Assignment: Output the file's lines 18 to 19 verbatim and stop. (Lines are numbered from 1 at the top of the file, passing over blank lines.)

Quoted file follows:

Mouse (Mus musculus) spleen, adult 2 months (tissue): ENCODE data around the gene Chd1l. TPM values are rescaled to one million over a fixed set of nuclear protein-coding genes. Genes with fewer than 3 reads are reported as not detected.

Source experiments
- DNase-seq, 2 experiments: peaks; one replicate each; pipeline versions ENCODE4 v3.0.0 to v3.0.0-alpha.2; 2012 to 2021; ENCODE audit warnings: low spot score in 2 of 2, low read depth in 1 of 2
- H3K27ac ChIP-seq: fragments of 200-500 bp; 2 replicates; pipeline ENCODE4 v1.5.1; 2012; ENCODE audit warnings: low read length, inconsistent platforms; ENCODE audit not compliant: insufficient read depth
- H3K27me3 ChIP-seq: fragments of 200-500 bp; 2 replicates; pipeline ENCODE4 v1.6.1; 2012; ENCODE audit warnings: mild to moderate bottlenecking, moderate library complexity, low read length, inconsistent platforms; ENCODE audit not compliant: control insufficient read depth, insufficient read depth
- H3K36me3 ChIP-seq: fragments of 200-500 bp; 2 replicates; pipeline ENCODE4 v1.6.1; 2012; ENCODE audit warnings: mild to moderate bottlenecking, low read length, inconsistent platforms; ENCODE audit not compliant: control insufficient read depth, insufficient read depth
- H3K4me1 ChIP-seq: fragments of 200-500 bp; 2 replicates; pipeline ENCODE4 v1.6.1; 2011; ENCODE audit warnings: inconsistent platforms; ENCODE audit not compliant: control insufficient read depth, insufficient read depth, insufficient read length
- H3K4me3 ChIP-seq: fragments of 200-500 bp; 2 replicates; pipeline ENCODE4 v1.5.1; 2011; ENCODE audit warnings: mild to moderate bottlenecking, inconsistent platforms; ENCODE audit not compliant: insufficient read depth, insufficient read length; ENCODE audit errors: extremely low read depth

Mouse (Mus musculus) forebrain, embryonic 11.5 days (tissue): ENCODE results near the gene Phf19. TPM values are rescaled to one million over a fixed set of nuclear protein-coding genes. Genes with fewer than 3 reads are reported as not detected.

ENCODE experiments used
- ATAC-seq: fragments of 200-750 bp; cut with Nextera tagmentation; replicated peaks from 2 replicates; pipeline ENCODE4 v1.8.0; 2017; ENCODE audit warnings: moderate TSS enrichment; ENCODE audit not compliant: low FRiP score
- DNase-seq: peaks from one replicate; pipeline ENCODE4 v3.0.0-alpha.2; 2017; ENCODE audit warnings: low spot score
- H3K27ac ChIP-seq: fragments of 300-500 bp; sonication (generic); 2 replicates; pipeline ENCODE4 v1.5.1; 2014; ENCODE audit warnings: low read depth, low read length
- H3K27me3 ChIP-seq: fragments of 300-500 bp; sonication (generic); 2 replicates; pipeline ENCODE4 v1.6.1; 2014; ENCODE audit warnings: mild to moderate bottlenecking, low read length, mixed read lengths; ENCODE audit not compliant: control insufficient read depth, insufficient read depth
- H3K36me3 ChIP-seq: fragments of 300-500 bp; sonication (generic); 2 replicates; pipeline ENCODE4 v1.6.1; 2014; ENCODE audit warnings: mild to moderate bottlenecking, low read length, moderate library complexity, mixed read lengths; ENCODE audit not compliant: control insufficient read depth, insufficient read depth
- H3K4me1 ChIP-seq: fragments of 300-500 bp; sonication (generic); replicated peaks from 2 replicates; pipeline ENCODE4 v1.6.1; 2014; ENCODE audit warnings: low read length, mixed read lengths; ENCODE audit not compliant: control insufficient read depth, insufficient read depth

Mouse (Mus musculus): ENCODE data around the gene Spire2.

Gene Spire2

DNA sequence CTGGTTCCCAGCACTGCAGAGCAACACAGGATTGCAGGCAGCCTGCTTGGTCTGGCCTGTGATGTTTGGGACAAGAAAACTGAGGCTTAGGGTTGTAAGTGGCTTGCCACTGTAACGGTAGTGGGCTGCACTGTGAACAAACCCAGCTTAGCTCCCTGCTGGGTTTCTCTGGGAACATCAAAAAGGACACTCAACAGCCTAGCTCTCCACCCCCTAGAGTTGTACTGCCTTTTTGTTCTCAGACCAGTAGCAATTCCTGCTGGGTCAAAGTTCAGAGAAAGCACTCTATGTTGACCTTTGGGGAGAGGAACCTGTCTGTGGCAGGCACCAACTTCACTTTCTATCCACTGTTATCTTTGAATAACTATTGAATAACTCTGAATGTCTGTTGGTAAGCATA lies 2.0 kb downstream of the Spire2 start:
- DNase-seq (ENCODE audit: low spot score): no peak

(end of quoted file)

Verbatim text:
Gene Spire2

DNA sequence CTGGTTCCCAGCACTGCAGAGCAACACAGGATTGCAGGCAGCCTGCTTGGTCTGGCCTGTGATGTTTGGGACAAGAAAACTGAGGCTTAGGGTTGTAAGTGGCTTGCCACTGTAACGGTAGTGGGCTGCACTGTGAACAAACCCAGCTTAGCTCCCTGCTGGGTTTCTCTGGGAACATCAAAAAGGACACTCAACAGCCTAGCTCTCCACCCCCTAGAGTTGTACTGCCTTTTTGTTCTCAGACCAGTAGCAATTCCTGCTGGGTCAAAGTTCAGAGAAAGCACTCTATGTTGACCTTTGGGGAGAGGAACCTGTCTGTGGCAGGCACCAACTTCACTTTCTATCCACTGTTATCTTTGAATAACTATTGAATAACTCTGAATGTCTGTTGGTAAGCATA lies 2.0 kb downstream of the Spire2 start: